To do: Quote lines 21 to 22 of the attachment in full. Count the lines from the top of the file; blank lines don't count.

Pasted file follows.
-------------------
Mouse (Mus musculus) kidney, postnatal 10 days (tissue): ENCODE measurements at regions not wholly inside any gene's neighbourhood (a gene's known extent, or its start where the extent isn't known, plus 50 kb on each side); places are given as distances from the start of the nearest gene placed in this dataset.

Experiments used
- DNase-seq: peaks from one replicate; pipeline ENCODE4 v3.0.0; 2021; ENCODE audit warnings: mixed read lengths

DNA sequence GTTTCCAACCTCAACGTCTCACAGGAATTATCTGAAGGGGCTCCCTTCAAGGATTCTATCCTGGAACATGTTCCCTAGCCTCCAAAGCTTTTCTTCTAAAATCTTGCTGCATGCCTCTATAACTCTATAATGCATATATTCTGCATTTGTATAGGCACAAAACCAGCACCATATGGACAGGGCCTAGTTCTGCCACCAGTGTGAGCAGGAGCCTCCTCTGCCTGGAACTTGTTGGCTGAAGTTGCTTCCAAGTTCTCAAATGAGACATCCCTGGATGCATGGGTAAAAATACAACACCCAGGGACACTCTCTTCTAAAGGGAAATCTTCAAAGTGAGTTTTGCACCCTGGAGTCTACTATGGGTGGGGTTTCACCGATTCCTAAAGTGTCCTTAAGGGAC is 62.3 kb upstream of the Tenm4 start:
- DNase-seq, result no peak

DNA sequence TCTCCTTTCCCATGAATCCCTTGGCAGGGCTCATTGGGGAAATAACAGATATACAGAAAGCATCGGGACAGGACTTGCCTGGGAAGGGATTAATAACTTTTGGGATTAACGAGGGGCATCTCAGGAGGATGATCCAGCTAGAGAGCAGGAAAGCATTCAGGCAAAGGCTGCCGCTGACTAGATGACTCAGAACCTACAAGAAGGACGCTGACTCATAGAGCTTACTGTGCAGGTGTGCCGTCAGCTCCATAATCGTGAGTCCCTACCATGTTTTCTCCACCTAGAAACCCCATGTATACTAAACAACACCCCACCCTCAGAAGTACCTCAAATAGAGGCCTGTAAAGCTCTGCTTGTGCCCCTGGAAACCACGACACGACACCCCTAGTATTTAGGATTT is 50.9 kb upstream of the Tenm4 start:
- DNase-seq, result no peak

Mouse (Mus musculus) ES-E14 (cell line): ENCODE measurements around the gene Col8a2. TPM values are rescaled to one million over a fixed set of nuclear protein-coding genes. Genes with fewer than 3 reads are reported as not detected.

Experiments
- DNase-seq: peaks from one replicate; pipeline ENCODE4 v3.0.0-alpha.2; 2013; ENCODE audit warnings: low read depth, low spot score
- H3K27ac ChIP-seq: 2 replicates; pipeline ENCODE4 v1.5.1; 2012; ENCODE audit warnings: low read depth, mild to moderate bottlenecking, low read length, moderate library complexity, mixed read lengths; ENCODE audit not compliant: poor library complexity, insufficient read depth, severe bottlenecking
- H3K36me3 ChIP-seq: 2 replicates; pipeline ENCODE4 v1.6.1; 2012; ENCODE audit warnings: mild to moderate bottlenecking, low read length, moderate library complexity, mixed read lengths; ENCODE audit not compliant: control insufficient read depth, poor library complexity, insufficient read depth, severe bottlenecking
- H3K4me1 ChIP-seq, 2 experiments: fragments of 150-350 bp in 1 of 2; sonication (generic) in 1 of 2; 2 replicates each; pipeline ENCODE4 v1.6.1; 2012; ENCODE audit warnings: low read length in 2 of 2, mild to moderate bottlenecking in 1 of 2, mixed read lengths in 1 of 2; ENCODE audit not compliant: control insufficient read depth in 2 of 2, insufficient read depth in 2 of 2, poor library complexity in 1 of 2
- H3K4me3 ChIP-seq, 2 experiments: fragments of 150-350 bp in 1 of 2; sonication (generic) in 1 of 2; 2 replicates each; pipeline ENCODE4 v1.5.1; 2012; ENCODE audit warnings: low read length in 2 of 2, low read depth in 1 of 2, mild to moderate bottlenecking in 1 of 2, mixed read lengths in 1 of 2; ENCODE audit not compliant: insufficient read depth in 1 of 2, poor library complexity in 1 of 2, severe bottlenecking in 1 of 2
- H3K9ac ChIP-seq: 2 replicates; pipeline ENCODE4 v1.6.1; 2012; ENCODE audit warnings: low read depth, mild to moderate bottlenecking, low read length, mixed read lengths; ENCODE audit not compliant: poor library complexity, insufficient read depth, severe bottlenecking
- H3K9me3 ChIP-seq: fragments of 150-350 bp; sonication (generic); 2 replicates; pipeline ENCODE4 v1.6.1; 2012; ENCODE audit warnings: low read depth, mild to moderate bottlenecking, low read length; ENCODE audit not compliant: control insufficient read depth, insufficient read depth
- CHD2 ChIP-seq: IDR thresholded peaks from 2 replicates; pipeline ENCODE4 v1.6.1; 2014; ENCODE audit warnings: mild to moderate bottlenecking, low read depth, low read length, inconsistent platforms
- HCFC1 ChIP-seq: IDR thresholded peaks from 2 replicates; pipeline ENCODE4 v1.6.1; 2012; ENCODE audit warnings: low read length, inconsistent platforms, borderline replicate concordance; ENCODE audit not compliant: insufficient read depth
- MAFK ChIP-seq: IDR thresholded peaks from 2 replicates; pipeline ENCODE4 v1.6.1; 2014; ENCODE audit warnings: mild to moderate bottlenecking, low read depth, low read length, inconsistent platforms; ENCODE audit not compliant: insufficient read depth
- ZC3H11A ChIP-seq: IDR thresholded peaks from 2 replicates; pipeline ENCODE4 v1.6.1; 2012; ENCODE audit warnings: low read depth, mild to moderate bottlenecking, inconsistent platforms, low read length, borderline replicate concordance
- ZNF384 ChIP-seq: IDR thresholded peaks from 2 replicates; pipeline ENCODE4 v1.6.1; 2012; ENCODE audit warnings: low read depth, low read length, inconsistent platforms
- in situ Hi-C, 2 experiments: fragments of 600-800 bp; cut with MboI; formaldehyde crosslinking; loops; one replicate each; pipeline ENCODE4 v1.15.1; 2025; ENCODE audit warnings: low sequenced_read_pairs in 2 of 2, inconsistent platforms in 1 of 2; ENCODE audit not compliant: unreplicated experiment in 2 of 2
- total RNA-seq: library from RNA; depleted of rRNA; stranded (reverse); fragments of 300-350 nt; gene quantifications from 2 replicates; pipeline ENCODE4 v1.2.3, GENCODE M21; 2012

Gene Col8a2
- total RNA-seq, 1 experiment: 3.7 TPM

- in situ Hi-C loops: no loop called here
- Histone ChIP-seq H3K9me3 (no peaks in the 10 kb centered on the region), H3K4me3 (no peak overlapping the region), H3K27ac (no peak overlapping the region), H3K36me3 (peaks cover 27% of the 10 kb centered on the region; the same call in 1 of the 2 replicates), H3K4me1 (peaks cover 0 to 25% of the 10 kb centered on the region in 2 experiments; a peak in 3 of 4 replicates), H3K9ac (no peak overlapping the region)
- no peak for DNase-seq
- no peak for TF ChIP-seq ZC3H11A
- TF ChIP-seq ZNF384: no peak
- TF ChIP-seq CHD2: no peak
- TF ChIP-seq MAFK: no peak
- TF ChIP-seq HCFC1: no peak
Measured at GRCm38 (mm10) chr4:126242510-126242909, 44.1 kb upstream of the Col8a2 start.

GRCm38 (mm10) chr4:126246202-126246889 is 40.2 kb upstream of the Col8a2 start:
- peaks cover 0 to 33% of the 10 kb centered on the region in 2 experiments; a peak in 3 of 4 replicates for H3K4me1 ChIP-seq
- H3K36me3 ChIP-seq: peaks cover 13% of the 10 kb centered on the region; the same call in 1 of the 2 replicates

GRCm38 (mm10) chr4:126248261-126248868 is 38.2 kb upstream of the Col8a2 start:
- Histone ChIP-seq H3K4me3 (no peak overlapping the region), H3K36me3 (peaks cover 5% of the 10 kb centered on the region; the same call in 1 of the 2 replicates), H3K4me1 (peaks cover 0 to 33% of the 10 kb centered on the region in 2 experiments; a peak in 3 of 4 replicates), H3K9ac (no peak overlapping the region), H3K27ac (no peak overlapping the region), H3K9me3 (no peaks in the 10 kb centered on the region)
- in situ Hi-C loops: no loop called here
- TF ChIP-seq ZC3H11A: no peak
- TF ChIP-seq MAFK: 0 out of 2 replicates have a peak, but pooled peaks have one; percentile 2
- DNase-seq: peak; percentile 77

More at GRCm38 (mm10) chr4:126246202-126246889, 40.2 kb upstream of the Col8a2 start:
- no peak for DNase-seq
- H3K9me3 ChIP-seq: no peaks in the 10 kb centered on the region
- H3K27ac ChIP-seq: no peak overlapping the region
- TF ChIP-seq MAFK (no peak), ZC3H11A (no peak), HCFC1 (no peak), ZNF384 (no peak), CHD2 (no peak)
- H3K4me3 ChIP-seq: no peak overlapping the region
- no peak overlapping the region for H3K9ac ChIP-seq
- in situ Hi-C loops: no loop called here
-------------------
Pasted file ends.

- ZNF384 ChIP-seq: IDR thresholded peaks from 2 replicates; pipeline ENCODE4 v1.6.1; 2012; ENCODE audit warnings: low read depth, low read length, inconsistent platforms
- in situ Hi-C, 2 experiments: fragments of 600-800 bp; cut with MboI; formaldehyde crosslinking; loops; one replicate each; pipeline ENCODE4 v1.15.1; 2025; ENCODE audit warnings: low sequenced_read_pairs in 2 of 2, inconsistent platforms in 1 of 2; ENCODE audit not compliant: unreplicated experiment in 2 of 2